Rico’s words cut his father deep. It forced Mr. Black to examine the injustice he received. He shut his eyes and concentrated. For twenty-eight years, he worked hard trying to keep a roof over his family’s head. Prior to the invasion of Panama in 1989, he worked as an executive at one of the biggest cement plants in Panama. After the war, his company was left badly damaged by the United States continuously bombing it. He thought of how the company he worked for was repairing the building and laid him off because his salary was needed to fix the place. He admitted that things had gotten bad. He didn’t like filing for bankruptcy. He didn’t like the way
Manny turned to crime and then left for the States because his father was an embarrassment. He was really upset when Rico followed in his older brother’s footsteps. Since then, his family had been getting by with the financial assistance his sons sent back home. Now that he was sitting before his two sons, he was reminded of how much he had fallen from grace. Mr.Black opened his eyes. He stared at his most loyal son Rico and felt a sense pride mixed with fear. He then looked at Puncho wondering what type of future he would provide for him.
He looked to Manny, who was always reserved and calculated, before saying, “What do you expect of me?”
A smile quickly spread across Manny’s face. He took a deep breath with a sense of relief. He said, “Papá, here’s what Rico and me have in mind. We want to move you to a hotel in Panama City so we can rebuild our house and land. Later this morning, we will go see the contractors and get them to start the work immediately. The hotel will give you and Mamá a chance to have someone take care of you for once. Papá, use that money to pay for
everything. From now on, we are going to send a hundred thousand a month to you. I want you to open up a food market with fair prices so the poor can eat. Let Puncho and Mamá run it. Me, you, and Rico will buy up the rundown property in Colon. We can fix the houses and rent them out at fair prices. With the rest of the money, you can keep it in the bank. It’s all clean.”
Mr. Black was stunned. He sat looking at his son’s great ideas, along with the money to finance them, and felt sad. In front of him were two men who could have done anything with their lives, but if Manny was behind
anything, he was sure blood had been shed for all of their riches.
Mr. Black sighed. “I was not always an old man who worked in a factory and became poor. The man that I was before I met your mother is unimportant. You are my sons, and I have lived my days. There comes a time when the parents must listen to the children. I just ask this of you. Remember, sons, that what starts in blood will end in blood. Do what you will with this house because it was built for you to share. I just hope Puncho will not be corrupted by greed, because before I die, I may have to bury the two of you.” Mr. Black stood and looked like a broken man. “Tell your mother where she will be living. Do not make her worry. I will not allow you to kill her, too.”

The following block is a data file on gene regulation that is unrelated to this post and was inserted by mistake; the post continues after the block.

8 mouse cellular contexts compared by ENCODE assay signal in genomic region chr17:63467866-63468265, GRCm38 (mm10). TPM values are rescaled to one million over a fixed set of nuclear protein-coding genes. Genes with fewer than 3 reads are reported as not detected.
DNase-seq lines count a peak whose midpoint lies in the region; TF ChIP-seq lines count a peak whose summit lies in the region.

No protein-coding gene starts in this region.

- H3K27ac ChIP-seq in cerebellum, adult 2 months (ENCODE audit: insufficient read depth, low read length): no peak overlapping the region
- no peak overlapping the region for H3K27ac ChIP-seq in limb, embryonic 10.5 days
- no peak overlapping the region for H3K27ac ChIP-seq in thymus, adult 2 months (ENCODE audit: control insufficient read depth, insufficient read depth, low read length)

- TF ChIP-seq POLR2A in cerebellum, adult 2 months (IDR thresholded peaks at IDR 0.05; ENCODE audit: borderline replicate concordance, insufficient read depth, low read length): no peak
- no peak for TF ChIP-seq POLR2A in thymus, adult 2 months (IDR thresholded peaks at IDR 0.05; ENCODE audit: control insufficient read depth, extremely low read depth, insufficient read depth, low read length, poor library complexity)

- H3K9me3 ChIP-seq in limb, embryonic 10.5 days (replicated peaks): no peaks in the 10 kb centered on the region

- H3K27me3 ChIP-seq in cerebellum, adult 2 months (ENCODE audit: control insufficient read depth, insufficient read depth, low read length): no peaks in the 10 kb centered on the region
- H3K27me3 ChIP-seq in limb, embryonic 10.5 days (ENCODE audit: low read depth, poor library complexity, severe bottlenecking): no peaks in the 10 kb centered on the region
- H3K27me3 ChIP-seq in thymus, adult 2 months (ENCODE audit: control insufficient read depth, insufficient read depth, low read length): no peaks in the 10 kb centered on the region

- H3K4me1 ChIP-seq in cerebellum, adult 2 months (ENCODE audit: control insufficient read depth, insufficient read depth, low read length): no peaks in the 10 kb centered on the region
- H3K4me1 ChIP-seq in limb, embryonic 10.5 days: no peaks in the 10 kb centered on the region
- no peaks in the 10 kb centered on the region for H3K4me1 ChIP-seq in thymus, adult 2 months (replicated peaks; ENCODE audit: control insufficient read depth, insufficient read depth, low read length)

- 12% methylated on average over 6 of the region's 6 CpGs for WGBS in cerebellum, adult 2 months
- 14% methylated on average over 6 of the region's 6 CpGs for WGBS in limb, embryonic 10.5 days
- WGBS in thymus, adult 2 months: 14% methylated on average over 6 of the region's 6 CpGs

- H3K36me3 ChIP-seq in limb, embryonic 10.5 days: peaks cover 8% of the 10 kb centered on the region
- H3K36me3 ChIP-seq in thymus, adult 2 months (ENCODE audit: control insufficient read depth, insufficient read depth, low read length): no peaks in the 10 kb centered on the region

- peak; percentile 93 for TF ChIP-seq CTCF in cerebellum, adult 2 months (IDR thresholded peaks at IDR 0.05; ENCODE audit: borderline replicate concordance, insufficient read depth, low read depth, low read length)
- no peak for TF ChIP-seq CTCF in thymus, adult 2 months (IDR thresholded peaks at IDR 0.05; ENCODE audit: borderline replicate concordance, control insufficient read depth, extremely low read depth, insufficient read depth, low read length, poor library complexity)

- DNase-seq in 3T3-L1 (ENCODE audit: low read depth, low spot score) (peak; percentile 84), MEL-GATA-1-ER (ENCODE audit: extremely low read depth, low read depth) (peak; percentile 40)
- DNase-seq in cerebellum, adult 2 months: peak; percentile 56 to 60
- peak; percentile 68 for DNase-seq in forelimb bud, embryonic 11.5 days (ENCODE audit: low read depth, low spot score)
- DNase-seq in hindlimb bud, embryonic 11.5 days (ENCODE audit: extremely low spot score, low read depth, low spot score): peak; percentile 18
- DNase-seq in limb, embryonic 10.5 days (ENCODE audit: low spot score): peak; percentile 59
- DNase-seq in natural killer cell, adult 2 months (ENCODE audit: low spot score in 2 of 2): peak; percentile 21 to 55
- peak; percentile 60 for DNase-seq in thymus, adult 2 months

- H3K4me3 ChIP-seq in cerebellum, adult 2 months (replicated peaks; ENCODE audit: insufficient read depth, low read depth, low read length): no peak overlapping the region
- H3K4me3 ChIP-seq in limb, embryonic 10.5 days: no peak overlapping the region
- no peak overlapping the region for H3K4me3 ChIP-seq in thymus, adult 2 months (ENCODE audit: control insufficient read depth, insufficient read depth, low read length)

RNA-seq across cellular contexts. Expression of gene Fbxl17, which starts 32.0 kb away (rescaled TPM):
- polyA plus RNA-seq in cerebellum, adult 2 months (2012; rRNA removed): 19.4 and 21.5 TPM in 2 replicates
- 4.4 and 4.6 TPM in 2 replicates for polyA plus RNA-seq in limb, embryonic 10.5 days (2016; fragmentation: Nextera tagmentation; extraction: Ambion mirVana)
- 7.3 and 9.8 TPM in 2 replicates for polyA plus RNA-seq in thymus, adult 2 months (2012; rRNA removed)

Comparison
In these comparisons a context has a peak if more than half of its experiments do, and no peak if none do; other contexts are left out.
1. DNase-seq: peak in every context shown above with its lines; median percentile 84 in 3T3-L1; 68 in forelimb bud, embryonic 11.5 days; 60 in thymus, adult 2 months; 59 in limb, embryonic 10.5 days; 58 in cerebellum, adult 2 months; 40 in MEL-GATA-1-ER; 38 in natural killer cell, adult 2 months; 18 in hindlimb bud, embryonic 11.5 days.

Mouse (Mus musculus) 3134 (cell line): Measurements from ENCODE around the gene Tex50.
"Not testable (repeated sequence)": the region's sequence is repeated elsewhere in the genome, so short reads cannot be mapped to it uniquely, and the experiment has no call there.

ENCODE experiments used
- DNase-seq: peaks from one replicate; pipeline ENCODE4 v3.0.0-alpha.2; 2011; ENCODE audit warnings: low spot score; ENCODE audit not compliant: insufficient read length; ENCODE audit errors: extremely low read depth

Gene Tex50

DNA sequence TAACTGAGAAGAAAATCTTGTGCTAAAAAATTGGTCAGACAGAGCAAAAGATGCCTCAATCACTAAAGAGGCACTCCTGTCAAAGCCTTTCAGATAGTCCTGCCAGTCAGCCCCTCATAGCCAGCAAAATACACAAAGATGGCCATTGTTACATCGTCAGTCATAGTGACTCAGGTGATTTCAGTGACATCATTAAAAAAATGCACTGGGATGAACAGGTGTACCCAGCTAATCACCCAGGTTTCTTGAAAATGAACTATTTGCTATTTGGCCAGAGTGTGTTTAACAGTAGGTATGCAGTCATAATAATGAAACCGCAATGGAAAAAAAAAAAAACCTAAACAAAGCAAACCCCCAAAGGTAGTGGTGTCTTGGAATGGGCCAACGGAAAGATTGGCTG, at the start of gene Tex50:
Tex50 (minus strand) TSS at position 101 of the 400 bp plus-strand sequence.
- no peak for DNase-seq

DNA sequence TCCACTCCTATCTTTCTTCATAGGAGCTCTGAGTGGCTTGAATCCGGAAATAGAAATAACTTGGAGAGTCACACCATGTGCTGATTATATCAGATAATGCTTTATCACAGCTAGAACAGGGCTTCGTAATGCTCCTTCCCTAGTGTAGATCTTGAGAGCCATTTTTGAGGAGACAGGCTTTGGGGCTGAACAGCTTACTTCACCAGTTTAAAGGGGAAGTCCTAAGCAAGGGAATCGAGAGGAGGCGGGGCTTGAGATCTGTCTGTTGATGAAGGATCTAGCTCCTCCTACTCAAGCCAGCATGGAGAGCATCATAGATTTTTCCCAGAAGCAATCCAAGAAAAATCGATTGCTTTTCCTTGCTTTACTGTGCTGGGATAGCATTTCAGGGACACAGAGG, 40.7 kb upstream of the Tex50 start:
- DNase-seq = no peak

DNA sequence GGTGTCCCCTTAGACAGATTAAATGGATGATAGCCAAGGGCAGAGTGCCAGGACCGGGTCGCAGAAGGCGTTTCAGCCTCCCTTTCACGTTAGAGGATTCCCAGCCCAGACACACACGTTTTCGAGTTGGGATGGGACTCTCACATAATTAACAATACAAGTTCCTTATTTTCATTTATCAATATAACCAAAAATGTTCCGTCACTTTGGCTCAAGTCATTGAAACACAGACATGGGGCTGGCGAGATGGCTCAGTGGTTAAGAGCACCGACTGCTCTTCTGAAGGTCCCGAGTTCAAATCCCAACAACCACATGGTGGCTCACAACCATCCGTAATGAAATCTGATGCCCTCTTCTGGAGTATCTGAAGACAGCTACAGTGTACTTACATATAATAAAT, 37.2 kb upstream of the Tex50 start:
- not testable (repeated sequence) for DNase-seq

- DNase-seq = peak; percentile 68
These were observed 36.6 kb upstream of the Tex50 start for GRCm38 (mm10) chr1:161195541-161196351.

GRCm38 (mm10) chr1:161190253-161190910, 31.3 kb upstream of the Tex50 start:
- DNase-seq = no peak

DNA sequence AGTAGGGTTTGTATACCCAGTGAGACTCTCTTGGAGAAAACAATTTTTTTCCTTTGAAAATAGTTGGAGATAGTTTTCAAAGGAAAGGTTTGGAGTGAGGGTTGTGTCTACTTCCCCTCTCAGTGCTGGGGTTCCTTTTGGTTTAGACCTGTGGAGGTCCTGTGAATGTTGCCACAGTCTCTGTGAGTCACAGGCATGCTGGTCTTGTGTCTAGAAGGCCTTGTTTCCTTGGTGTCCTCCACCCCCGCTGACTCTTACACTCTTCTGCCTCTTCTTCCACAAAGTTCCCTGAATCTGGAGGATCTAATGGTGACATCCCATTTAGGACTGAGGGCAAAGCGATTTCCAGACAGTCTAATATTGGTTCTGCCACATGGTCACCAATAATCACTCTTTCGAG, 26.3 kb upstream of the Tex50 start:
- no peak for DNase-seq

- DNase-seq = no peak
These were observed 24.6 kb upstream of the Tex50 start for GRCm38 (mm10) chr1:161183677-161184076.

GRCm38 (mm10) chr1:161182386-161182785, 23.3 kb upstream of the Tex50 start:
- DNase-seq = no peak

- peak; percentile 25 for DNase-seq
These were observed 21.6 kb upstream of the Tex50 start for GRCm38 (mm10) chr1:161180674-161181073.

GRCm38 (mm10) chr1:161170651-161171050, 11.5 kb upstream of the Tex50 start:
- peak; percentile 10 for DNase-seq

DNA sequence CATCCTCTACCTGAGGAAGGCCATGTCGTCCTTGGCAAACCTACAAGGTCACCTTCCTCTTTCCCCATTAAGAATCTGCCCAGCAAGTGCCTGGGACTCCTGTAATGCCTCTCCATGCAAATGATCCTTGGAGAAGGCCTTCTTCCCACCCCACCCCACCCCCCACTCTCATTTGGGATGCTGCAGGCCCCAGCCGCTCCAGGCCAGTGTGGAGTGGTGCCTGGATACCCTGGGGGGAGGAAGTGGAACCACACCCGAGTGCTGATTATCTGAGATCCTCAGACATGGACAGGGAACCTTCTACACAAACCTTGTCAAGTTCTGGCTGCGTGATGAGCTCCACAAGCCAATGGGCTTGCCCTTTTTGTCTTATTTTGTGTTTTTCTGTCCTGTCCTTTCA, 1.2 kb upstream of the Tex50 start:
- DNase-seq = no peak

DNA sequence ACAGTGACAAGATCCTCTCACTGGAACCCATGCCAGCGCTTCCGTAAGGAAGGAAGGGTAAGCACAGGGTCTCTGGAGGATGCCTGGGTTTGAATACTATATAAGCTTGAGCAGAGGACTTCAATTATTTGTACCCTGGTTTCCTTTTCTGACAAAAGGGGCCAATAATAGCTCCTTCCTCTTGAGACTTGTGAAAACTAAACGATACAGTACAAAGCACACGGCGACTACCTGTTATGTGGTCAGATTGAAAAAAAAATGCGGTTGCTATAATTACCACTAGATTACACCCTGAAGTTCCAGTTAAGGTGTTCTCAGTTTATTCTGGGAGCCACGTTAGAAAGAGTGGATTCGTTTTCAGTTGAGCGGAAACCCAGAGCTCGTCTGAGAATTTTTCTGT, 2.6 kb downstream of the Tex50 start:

The sons of the Black family watched their old father walk away heading for his bedroom. Manny didn’t care how the old man felt. Rico was glad their plan was going to be in action, and Puncho was amazed that his tough brothers from New York could tell their father what to do.
Tha Twinz (Sha Bee and Baby Born) were born and conceived in Panama before moving to the notorious borough of Brooklyn. The brothers grew up hard and fast, tutored solely by their instincts for survival. By the ages of fourteen and eleven, the family seeking change relocated to Harlem. Unbeknownst, the new environment would prove to be a major turning point in Tha Twinz lives.
Under the care of their mother who worked hard to make ends meet. And despite her numerous warnings of the pit falls attributed to the streets, and the importance of education. The powerful allure of Harlem’s sub-culture prevailed. The brothers became deeply entrenched in Harlem’s legendary Drug Trade.
After years of witnessing countless lives cut short, encountering several close brushes with death and too frequent contacts with the Criminal Justice System. Tha Twinz made a conscious effort to take control of their lives by relinquishing their criminal mindset and lifestyle. The brother’s returned to school and became students of learning and obtained Degrees. They re-channeled their entrepreneurial energy by writing as a means of shedding light on the plight of so many young men of color in the inner cities across
America. Additionally, they established the clothing lines Fortune Hunters & Diamond Girl apparel. It’s no secret that they have experienced a great deal of trials, errors and calamites in their lives. Nonetheless, those mistakes and failures of yesterday do not define who they are today, nor the possibilities of their future.
Currently, Tha Twinz are working on The Triple Cross, the final book of their bestselling Crime Pays? Trilogy. They are really committed to helping others with their company Prestige Communication Group. They offer an array of services for the individual who is debating if Self-Publishing or seeking a Publisher is best for them. Our Consulting services will walk them through the pros and cons as well as taking them step-by step.